# size of an independent set of any graph with $n$ vertices and maximum degree $d$

I have to show that any graph with $n$ vertices and maximum degreee $d$ contains an independent set of size at least $\frac{n}{d+1}$. Why $d+1$? Can you please help me or give me a hint? Thanks a lot!

## 2 Answers

Take a vertex $v$ with $d$ neighbors. That's $d+1$ vertices.

Add $v$ to your independent set.

Remove $v$ and its neighbors from $G$ and repeat.

Another way to think about it, which also gives you a proper colouring, is the following: suppose the vertices are $1,\ldots,n$. Put vertex $1$ in a bin $B_1$. Suppose you have already split vertices $1,\ldots,j$ into some bins. Now, take vertex $j+1$, and put it in the first (occupied) bin in which it does not have a neighbour. If there isn't such, open a new bin and put it there.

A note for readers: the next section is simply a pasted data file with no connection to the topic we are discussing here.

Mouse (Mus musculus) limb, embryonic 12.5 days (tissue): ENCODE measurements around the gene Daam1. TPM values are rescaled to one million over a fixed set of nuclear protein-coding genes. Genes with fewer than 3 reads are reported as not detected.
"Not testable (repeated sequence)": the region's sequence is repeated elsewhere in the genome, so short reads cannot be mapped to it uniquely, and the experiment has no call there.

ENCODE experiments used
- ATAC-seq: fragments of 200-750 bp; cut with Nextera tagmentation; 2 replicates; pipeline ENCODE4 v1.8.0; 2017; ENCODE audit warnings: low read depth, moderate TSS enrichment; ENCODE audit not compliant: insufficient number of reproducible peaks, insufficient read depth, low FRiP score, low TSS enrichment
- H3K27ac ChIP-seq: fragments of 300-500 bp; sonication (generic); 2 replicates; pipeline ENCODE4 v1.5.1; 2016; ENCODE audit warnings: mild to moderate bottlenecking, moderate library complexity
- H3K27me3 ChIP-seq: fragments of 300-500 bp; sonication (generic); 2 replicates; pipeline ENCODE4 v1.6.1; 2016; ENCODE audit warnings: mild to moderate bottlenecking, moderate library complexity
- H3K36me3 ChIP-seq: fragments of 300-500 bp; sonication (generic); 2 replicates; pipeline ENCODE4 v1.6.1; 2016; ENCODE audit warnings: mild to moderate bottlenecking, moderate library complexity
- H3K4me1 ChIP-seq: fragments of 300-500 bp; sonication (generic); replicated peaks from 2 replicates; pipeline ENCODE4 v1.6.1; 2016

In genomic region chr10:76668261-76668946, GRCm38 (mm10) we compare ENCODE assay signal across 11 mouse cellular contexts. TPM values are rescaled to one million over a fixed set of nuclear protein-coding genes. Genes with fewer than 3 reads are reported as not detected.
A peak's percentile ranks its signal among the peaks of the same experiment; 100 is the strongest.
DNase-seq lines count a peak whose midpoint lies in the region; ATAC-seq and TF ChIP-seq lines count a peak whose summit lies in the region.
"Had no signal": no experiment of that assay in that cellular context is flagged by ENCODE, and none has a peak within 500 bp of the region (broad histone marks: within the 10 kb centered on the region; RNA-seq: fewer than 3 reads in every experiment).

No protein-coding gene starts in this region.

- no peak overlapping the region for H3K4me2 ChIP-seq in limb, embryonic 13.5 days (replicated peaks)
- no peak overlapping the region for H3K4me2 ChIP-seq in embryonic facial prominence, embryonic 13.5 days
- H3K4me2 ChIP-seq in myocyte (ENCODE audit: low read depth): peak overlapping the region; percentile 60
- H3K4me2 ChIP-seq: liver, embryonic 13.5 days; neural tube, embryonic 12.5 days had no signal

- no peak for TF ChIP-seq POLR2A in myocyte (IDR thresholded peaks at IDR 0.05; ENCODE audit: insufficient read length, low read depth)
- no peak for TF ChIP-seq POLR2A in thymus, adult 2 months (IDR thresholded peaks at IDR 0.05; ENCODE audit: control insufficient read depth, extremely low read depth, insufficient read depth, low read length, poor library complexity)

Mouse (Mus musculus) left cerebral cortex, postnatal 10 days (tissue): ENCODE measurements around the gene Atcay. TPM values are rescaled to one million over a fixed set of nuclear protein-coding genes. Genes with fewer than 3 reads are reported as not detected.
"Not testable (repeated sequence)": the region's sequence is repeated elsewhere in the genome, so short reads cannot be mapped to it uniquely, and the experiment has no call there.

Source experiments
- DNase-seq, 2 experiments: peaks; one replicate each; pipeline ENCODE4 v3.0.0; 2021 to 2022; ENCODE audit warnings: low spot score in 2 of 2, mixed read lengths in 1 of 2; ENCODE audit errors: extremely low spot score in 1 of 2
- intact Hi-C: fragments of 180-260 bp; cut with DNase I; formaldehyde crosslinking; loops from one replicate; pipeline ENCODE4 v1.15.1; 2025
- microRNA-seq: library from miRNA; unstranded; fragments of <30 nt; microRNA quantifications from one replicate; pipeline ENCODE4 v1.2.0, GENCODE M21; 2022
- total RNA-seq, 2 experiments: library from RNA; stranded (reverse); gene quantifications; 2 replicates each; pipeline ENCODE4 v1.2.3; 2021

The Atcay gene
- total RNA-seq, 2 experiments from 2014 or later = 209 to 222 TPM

Observe that this method will never open more than $d+1$ bins, as any vertex will find a bin among $d+1$ bins in which it does not have a vertex.

The generated bins are all independent sets, and thus make a proper colouring of the graph. The largest bin thus contains at least $n/(d+1)$ vertices.

This algorithm is sometimes called the greedy algorithm.

As for the question "why $d+1$", note that generally you cannot do better. The complete graph on $n$ vertices has $d=n-1$, but the largest independent set is of size $1=n/(d+1)$.